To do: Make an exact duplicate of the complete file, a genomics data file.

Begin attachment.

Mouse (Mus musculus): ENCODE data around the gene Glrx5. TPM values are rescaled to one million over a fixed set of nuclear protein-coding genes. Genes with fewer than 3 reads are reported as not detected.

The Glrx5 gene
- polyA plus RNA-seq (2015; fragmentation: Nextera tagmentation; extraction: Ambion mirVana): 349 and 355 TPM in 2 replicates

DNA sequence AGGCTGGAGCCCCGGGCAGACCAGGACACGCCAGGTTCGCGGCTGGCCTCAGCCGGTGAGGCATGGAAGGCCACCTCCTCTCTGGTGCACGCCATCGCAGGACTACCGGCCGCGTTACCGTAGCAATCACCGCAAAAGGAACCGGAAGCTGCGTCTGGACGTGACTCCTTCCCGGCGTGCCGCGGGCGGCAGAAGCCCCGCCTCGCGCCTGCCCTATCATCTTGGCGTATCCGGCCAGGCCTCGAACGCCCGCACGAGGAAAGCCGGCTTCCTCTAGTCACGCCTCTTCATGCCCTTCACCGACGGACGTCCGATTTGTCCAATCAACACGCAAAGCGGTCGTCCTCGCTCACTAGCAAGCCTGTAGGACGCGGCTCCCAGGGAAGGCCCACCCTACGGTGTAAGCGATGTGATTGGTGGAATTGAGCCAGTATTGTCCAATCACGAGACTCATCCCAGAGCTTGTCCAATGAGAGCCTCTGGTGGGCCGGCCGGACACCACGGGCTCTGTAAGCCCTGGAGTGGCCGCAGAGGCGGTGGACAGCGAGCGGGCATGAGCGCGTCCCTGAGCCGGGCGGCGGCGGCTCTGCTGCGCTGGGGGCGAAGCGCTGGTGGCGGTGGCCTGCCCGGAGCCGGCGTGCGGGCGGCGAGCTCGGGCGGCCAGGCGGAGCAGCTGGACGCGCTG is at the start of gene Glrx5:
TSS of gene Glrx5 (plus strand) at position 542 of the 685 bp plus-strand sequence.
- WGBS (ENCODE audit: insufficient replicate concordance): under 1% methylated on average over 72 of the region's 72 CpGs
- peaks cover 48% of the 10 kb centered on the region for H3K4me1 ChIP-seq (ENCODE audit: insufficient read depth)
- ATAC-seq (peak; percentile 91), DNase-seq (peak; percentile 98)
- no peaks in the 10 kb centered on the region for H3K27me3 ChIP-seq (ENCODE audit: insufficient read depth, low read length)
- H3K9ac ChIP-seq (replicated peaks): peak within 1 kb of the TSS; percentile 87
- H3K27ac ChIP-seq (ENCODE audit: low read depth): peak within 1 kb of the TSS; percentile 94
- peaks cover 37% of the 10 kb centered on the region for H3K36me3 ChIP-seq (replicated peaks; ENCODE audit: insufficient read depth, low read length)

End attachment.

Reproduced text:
Mouse (Mus musculus): ENCODE data around the gene Glrx5. TPM values are rescaled to one million over a fixed set of nuclear protein-coding genes. Genes with fewer than 3 reads are reported as not detected.

The Glrx5 gene
- polyA plus RNA-seq (2015; fragmentation: Nextera tagmentation; extraction: Ambion mirVana): 349 and 355 TPM in 2 replicates

DNA sequence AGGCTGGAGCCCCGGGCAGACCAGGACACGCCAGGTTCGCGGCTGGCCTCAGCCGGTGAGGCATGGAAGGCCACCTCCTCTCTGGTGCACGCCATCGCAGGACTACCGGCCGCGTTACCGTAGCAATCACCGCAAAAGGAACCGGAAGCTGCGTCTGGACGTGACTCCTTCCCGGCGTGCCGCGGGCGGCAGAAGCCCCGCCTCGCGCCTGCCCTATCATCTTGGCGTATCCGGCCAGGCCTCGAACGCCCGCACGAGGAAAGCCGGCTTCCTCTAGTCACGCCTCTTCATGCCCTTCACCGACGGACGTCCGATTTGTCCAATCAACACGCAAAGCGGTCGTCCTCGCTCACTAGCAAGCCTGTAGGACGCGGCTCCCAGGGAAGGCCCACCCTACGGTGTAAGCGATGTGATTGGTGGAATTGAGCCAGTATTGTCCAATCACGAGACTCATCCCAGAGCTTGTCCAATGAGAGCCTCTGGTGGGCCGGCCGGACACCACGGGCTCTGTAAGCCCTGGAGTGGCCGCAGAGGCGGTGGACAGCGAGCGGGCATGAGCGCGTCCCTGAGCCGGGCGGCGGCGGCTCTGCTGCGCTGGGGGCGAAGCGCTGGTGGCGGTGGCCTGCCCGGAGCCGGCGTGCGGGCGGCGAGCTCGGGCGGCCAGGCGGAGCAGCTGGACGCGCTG is at the start of gene Glrx5:
TSS of gene Glrx5 (plus strand) at position 542 of the 685 bp plus-strand sequence.
- WGBS (ENCODE audit: insufficient replicate concordance): under 1% methylated on average over 72 of the region's 72 CpGs
- peaks cover 48% of the 10 kb centered on the region for H3K4me1 ChIP-seq (ENCODE audit: insufficient read depth)
- ATAC-seq (peak; percentile 91), DNase-seq (peak; percentile 98)
- no peaks in the 10 kb centered on the region for H3K27me3 ChIP-seq (ENCODE audit: insufficient read depth, low read length)
- H3K9ac ChIP-seq (replicated peaks): peak within 1 kb of the TSS; percentile 87
- H3K27ac ChIP-seq (ENCODE audit: low read depth): peak within 1 kb of the TSS; percentile 94
- peaks cover 37% of the 10 kb centered on the region for H3K36me3 ChIP-seq (replicated peaks; ENCODE audit: insufficient read depth, low read length)